By the way, Billboard has to make these sorts of judgments every week for all its genre charts and “Old Town Road” did top the list of their Hot R&B/Hip-Hop Songs in March 2019.

Although Lil Nas X submitted the song for consideration in rap categories at the Grammy Awards, the Billy Ray Cyrus remix was placed into the pop category where it won the award for Best Pop Duo/Group. The song does contain many of the typical characteristics of pop music, such as the blurring of genres, easy tone of the lyrics, the simple structure, consistent rhythm, repeated chorus, and memorable hooks.

In an interview with Time Magazine, Lil Nas X defined the song as country trap – a fusion country music and rap. He also said it should have appeared on both the country and rap charts.

Creators and critics have always tried to make connections between style, theme, plot, and subject content in an attempt to classify media texts. However, Steve Neale also argued genres only appear to be “clearly defined systems”. This is especially true when artists begin to mix and reshape the elements that define the category.

Is “Old Town Road” country, rap, hip-hop, pop, or the hybrid country trap?

Perhaps it was a commercial decision rather than one based solely on musical form. Lil Nas X knew the hip-hop tag was much more competitive, so he opted for country because there was a greater chance of attracting attention and getting those essential likes, shares and reposts he needed to get the song trending.

Music Videos

Music videos are effective marketing devices used to promote an artist or group. Creating a visual representation of the musicians and their music can help raise their profiles, establish their values and beliefs, and deepen their connection with the target audience. They can also be great fun.

In terms of music video genre, “Old Town Road” is a hybrid because it mixes conventions from both performance and narrative modes.

Performance Mode

Most videos consist of footage of the artist(s) performing their song, usually with some direct address to the audience, such as singing on stage in front of a live audience. This visibility reinforces their identity and emphasises their skills as musicians.

The following screenshot is from the second verse when Lil Nas X is racing on his horse against the car. He delivers the line “Wrangler on my booty” while looking straight at the camera.

LiL Nas X looks directly at the camera
Example of Performance Mode

Matching the tone of lyrics, the shot is quite comical: the use of a slow-motion effect with the lip sync maintained, non-verbal codes, such as his facial expression, the image of the tractor in the background, and the fact he supposedly on a horse. In terms of representation, Lil Nas X’s dress codes are strongly associated with a rugged masculine identity – the cowboy. The gold cross earring draws attention to his Christian background. Of course, the artist is playing with these signifiers to construct his own identity.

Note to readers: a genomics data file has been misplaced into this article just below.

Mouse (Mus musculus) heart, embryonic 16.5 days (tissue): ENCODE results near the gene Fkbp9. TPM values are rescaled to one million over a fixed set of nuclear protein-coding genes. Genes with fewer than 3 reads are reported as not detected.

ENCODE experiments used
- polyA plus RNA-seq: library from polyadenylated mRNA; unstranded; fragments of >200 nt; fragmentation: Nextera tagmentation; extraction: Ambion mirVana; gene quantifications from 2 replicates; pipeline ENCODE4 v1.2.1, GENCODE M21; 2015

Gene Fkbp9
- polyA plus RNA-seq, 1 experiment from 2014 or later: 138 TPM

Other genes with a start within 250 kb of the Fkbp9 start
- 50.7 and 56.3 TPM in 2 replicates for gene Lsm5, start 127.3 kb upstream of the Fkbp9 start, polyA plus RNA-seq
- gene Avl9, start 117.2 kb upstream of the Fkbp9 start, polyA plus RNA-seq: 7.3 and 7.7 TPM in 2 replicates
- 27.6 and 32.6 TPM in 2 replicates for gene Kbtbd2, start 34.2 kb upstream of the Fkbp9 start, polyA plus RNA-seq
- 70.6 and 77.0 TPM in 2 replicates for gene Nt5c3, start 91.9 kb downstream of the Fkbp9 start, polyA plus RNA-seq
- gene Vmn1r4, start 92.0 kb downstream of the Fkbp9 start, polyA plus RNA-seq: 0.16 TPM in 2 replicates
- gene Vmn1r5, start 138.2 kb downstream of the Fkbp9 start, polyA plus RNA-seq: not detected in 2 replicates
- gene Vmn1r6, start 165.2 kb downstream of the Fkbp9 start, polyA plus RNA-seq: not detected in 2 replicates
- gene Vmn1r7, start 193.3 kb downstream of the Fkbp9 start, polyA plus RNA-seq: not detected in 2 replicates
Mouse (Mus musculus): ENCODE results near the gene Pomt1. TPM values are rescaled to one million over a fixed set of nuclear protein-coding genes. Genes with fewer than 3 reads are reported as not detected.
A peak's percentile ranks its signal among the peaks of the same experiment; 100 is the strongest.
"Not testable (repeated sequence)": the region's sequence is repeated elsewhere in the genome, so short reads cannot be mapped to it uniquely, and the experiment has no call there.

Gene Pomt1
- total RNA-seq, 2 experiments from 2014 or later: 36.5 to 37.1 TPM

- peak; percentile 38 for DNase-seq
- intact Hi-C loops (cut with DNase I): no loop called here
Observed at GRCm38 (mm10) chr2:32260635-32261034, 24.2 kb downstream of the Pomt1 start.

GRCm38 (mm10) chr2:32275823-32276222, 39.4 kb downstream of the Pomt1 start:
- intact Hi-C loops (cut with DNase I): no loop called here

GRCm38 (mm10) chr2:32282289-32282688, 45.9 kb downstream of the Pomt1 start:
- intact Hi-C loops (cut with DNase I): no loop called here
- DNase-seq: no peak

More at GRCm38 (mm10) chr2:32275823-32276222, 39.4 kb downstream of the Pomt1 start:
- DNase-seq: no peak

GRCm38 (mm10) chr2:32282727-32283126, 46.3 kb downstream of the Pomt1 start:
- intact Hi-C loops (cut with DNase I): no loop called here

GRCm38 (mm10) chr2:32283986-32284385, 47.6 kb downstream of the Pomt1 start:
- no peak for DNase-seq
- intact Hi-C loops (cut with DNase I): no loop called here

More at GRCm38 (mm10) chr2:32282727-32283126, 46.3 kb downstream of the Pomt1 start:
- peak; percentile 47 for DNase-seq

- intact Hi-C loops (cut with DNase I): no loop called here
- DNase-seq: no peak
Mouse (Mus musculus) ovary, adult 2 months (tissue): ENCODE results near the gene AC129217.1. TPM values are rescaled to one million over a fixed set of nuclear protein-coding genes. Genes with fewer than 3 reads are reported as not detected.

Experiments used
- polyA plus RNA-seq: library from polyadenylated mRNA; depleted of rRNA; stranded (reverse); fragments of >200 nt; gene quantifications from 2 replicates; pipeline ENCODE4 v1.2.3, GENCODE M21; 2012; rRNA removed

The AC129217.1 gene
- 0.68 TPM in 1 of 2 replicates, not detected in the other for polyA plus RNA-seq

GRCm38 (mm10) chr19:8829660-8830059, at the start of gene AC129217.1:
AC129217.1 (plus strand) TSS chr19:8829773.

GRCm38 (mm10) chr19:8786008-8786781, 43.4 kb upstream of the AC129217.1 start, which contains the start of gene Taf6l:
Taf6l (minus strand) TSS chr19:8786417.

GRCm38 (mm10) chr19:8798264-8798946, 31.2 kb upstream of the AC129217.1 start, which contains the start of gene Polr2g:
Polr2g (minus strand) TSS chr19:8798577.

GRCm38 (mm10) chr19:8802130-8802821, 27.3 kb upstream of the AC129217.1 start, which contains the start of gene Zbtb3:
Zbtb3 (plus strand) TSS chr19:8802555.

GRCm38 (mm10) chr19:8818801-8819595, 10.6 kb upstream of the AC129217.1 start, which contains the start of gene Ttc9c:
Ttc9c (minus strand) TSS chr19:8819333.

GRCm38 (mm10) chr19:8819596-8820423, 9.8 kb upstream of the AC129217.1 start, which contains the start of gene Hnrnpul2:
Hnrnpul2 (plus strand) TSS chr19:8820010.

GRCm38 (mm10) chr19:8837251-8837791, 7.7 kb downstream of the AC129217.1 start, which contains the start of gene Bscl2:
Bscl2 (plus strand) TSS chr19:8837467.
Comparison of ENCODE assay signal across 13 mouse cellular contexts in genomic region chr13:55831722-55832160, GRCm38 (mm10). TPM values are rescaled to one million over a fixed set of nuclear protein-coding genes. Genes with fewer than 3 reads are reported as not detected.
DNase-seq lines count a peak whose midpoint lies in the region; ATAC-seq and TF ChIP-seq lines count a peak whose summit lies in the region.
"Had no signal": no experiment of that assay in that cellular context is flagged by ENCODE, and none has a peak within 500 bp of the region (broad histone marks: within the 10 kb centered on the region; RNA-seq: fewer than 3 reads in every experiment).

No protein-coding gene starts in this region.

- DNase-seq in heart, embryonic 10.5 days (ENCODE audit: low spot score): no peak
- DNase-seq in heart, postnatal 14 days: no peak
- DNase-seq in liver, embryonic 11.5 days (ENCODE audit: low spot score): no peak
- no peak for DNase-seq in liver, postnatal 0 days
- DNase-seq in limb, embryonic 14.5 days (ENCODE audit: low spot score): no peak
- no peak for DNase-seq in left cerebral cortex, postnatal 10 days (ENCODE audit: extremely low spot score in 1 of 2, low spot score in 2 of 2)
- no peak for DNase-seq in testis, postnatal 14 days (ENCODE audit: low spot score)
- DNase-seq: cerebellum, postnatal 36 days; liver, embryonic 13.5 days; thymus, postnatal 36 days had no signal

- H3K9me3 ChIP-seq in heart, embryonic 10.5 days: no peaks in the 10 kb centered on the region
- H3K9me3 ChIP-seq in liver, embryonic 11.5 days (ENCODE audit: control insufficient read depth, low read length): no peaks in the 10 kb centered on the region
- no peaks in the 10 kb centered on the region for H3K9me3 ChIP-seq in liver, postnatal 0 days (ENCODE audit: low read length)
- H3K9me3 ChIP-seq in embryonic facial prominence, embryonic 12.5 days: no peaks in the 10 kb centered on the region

Lil Nas X also delivers the chorus on stage in the community hall. His movement, especially the expressive outstretched hand, the impassioned singing, and the microphone all remind the audience that he is a performer who we should see live on stage.

Screenshot from Old Town Road music video
LiL Nas X Performing

Narrative Mode

Lots of artists construct a story to strengthen the audience’s engagement with the music. The visuals might influence how we decode the lyrics, position us to take a particular attitude towards an issue, or communicate the artists’ personality.

The story in “Old Town Road” begins with our protagonists being chased by the sheriff and his deputies. Managing to escape with their bags of cash, they take refuge on an isolated farm. In terms of Tzvetan Todorov’s narrative theory, this dangerous routine is the equilibrium.

When the landowner shoots at the outlaws for trespassing on his property, Lil Nas X dives into a mine only to warp from Old Town Road in 1889 to its equivalent in 2019. Our hero then has to compete in the modern world to repair the disequilibrium. Finally, he establishes a new equilibrium when he wins the hearts, minds, and dancing shoes of the bingo players.

A lady admiring Lil Nas X
The New Equilibrium in “Old Town Road”

After Lil Nas X wins the street race against the rapper Vince Staples, he spends the money on a flamboyant outfit. In his research of Russian folk tales, Vladimir Propp noted the heroes were often given new clothes to recognise their triumph over evil and their new status in society. The theorist called this the transfiguration. The change in dress codes, from the traditional leather to more contemporary fabrics and designs in “Old Town Road”, connotes the musician’s transformation.